The Deutsches Museum’s library reopened on in November of 1945, followed by the congress hall in January of 1946. In October of 1947, the museum held a special exhibit on fifty years of the Diesel engine, while the regular exhibits began reopening in May of 1948. Not until 1965, more than twenty years after the end of war in Germany, did the exhibit  area match and then exceed the pre-war size.
During the 1950s, the Deutsches Museum focused on natural sciences rather than technology and many of the traditional large exhibits, such as civil engineering, were reduced in size to accommodate more modern technological advances.
Deutsches Museums’ famous modern train set with Europe’s rail makes
The Apollo 8 space capsule was shown in a special exhibit entitled “Man and Space” in Deutsches Museum in Munich, Germany in August 1969. In the year 1970 the first full-time director named Theo Stillger was appointed to manage the special exhibit. In the 1970s, the mission statement of the Deutsches Museum was modified to encourage the explanation of the cultural significance of science and technology in exhibits.
Deutsches Museum’s automotive collection
During the early 1980s, the administration of the Deutsches Museum saw sever damage to several exhibits due to arson resulting in the smallest exhibit space of 34,140 square meters. This was followed by an extensive reconstruction effort and additional building bringing the total exhibit space to 55,000 square meters by 1193. In the 1980s and 1990s the Deutsches Museum Bonn and the Flugwerft Schleißheim airfield exhibit was born due to the agreements between the Science Center in Bonn and the government of Germany.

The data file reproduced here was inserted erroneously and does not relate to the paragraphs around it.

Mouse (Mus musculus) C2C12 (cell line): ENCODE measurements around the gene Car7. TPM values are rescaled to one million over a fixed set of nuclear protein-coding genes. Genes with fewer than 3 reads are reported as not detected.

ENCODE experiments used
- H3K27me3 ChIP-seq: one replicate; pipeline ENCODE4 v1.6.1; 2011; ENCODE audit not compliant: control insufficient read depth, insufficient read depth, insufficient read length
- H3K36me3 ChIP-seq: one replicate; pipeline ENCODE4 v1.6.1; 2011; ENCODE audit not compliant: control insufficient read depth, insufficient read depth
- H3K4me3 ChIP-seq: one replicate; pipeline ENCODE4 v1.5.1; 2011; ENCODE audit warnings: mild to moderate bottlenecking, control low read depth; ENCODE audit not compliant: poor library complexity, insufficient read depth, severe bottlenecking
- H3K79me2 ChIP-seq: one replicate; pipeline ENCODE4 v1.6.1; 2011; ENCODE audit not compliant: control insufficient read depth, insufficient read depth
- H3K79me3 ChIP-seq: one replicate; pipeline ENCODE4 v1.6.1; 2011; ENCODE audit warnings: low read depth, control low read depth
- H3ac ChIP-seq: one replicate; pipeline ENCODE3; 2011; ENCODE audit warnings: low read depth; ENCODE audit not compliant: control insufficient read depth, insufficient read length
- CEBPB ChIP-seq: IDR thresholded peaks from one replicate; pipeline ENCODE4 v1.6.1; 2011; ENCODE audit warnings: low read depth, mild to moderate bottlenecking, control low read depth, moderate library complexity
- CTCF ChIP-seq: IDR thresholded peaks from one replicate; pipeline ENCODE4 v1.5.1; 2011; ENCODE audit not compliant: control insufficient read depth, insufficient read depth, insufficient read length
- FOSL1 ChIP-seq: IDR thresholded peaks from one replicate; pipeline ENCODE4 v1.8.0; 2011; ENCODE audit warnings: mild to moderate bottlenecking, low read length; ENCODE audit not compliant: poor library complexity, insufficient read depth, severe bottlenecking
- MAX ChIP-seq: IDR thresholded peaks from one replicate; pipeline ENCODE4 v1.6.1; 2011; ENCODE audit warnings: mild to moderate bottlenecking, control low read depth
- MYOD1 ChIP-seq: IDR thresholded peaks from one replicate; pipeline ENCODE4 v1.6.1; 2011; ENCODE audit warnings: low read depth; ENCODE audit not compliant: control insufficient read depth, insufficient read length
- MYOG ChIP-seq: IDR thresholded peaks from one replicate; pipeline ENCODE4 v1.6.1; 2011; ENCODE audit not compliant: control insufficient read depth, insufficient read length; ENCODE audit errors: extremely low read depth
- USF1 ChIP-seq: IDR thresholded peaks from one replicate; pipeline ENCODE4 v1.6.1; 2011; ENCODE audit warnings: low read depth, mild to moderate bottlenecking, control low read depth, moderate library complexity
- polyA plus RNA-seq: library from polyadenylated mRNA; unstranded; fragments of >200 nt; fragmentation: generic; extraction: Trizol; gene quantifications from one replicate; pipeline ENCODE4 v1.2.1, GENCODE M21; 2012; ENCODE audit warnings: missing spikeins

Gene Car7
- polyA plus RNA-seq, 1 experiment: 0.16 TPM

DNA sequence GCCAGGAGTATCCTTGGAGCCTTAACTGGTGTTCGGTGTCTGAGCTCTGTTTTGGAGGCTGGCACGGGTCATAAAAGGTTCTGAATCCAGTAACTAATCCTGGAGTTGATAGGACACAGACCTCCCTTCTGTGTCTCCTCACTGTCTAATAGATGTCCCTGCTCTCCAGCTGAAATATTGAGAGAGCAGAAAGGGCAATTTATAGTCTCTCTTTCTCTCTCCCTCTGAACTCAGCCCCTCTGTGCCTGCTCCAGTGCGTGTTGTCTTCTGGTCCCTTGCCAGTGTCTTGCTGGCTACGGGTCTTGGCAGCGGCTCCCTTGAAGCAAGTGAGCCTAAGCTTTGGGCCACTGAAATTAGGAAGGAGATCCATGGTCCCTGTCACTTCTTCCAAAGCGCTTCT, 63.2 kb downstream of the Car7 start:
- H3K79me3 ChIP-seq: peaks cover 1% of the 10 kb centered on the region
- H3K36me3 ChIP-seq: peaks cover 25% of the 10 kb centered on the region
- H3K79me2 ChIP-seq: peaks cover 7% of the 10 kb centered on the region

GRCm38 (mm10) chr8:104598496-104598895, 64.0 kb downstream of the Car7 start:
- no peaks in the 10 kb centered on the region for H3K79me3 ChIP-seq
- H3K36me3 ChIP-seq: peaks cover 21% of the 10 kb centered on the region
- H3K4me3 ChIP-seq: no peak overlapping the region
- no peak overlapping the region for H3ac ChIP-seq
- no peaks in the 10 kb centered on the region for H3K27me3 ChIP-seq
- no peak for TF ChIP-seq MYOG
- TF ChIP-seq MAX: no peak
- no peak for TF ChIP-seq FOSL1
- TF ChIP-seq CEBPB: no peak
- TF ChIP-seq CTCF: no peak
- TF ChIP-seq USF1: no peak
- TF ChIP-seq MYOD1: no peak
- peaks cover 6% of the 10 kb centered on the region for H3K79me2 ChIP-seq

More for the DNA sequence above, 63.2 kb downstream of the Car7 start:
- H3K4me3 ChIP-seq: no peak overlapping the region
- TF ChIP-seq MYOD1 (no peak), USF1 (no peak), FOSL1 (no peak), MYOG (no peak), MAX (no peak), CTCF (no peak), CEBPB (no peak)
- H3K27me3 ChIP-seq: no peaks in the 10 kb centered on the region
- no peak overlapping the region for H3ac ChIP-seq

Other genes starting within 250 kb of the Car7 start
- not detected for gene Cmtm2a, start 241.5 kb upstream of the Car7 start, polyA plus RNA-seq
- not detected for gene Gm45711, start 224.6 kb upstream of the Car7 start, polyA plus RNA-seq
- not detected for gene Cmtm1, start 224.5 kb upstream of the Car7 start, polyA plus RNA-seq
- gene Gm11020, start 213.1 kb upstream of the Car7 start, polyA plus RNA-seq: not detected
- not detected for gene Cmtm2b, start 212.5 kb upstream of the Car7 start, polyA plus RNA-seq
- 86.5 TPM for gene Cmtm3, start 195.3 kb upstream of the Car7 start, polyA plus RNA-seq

In 1996, the Bavarian Governement gave buildings at the historic Theresienhohe site in Munich to the Deutsches Museum that led to the construction of the new transportation museum. It was called the Deutsches Museum Verkehrszentrum which opened in 2003 and now features the road vehicle and train exhibits that were removed from the original Deutsches Museum site. The Theresienhohe quarter is considered as a new area on the edge of the inner city of Munich in Germany and the Museum of Transport is a part of the quarter’s design of mixed use.
Deutsches Museum’s airplane exhibit
As of today, the Deutsches Museum in Munich, Germany features a collection of airplanes including German planes from the years 1950 through 1960, as well as Russian and Vietnamese fighter planes. The museum also offer a workshop which is dedicated to the airplanes. They also have a number of exhibits belonging to different fields which are listed below:
  • Aerospace
  • Agriculture
  • Amateur Radio
  • Astronautics
  • Astronomy
  • Bridge Building
  • Ceramics
  • Chemistry
  • Chronometry
  • Computers
  • Electrical Power
  • Energy Technology
  • Environment
  • Glass
  • History of the Deutsches Museum
  • Hydraulic engineering
  • Machine Components
  • Machine Tools
  • Marine Navigation
  • Masterpieces
  • Mathematical Gallery
  • Mining (Historical and Modern)
  • Metallurgy
  • Microelectronics
  • Mineral Oil and Natural Gas
  • Music
  • Paper
  • Pharmacy
  • Physics
  • Power Machinery
  • Printing
  • Scientific Instruments
  • Telecommunications
  • Textile Technology
  • Tunnel Construction
  • Weights and Measures
Visiting Deutsches Museum in Munich, Germany
Locals and tourists around the world can visit the Deutsches Museum in Munich Germany that is open from nine in the morning and closes at five in the afternoon. However, there are some departments in the museum that stays open until eight in the evening. The admission fee is for 8.50 Euros for adults and three Euros for children, kids under six years old are free of charge. Tourists can also avail family tickets for 17 Euros.